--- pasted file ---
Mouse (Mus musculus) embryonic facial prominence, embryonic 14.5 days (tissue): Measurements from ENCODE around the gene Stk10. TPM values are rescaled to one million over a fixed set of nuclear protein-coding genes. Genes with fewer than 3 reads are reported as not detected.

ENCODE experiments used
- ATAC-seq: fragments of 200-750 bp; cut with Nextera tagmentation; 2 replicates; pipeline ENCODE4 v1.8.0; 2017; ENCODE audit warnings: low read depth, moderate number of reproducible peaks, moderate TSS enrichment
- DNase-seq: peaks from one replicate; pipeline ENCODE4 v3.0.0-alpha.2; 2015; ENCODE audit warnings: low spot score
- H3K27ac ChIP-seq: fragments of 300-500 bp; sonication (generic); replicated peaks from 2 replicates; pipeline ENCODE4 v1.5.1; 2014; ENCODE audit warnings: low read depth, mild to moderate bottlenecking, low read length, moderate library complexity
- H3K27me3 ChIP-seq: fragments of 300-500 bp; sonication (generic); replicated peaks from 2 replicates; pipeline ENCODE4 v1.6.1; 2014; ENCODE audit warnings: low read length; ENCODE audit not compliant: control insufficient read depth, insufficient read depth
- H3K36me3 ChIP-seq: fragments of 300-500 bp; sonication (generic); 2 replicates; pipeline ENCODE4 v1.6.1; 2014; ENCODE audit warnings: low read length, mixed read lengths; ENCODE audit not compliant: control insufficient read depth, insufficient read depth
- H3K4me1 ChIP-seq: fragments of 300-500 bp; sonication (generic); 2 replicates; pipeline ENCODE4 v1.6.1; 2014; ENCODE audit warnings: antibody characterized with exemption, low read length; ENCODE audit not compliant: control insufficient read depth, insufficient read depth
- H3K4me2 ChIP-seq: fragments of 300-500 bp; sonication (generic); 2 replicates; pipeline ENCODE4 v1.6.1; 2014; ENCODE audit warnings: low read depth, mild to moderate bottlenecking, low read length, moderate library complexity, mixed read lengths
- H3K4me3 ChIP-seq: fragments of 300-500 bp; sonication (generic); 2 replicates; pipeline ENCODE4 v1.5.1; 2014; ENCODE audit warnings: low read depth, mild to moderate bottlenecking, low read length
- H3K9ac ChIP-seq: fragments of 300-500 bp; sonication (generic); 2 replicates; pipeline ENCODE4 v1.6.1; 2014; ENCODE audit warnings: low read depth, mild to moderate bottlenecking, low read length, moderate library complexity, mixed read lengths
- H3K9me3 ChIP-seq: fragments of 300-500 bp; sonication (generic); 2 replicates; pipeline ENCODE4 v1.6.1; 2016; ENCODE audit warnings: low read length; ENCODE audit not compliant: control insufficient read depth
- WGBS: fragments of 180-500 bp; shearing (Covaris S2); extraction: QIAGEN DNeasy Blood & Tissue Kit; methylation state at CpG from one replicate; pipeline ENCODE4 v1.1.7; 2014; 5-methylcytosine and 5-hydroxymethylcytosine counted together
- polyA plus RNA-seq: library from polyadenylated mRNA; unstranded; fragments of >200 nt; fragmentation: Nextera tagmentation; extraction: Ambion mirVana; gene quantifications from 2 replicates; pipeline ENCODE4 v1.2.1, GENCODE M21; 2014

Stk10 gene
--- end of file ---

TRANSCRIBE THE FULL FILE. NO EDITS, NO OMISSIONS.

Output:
Mouse (Mus musculus) embryonic facial prominence, embryonic 14.5 days (tissue): Measurements from ENCODE around the gene Stk10. TPM values are rescaled to one million over a fixed set of nuclear protein-coding genes. Genes with fewer than 3 reads are reported as not detected.

ENCODE experiments used
- ATAC-seq: fragments of 200-750 bp; cut with Nextera tagmentation; 2 replicates; pipeline ENCODE4 v1.8.0; 2017; ENCODE audit warnings: low read depth, moderate number of reproducible peaks, moderate TSS enrichment
- DNase-seq: peaks from one replicate; pipeline ENCODE4 v3.0.0-alpha.2; 2015; ENCODE audit warnings: low spot score
- H3K27ac ChIP-seq: fragments of 300-500 bp; sonication (generic); replicated peaks from 2 replicates; pipeline ENCODE4 v1.5.1; 2014; ENCODE audit warnings: low read depth, mild to moderate bottlenecking, low read length, moderate library complexity
- H3K27me3 ChIP-seq: fragments of 300-500 bp; sonication (generic); replicated peaks from 2 replicates; pipeline ENCODE4 v1.6.1; 2014; ENCODE audit warnings: low read length; ENCODE audit not compliant: control insufficient read depth, insufficient read depth
- H3K36me3 ChIP-seq: fragments of 300-500 bp; sonication (generic); 2 replicates; pipeline ENCODE4 v1.6.1; 2014; ENCODE audit warnings: low read length, mixed read lengths; ENCODE audit not compliant: control insufficient read depth, insufficient read depth
- H3K4me1 ChIP-seq: fragments of 300-500 bp; sonication (generic); 2 replicates; pipeline ENCODE4 v1.6.1; 2014; ENCODE audit warnings: antibody characterized with exemption, low read length; ENCODE audit not compliant: control insufficient read depth, insufficient read depth
- H3K4me2 ChIP-seq: fragments of 300-500 bp; sonication (generic); 2 replicates; pipeline ENCODE4 v1.6.1; 2014; ENCODE audit warnings: low read depth, mild to moderate bottlenecking, low read length, moderate library complexity, mixed read lengths
- H3K4me3 ChIP-seq: fragments of 300-500 bp; sonication (generic); 2 replicates; pipeline ENCODE4 v1.5.1; 2014; ENCODE audit warnings: low read depth, mild to moderate bottlenecking, low read length
- H3K9ac ChIP-seq: fragments of 300-500 bp; sonication (generic); 2 replicates; pipeline ENCODE4 v1.6.1; 2014; ENCODE audit warnings: low read depth, mild to moderate bottlenecking, low read length, moderate library complexity, mixed read lengths
- H3K9me3 ChIP-seq: fragments of 300-500 bp; sonication (generic); 2 replicates; pipeline ENCODE4 v1.6.1; 2016; ENCODE audit warnings: low read length; ENCODE audit not compliant: control insufficient read depth
- WGBS: fragments of 180-500 bp; shearing (Covaris S2); extraction: QIAGEN DNeasy Blood & Tissue Kit; methylation state at CpG from one replicate; pipeline ENCODE4 v1.1.7; 2014; 5-methylcytosine and 5-hydroxymethylcytosine counted together
- polyA plus RNA-seq: library from polyadenylated mRNA; unstranded; fragments of >200 nt; fragmentation: Nextera tagmentation; extraction: Ambion mirVana; gene quantifications from 2 replicates; pipeline ENCODE4 v1.2.1, GENCODE M21; 2014

Stk10 gene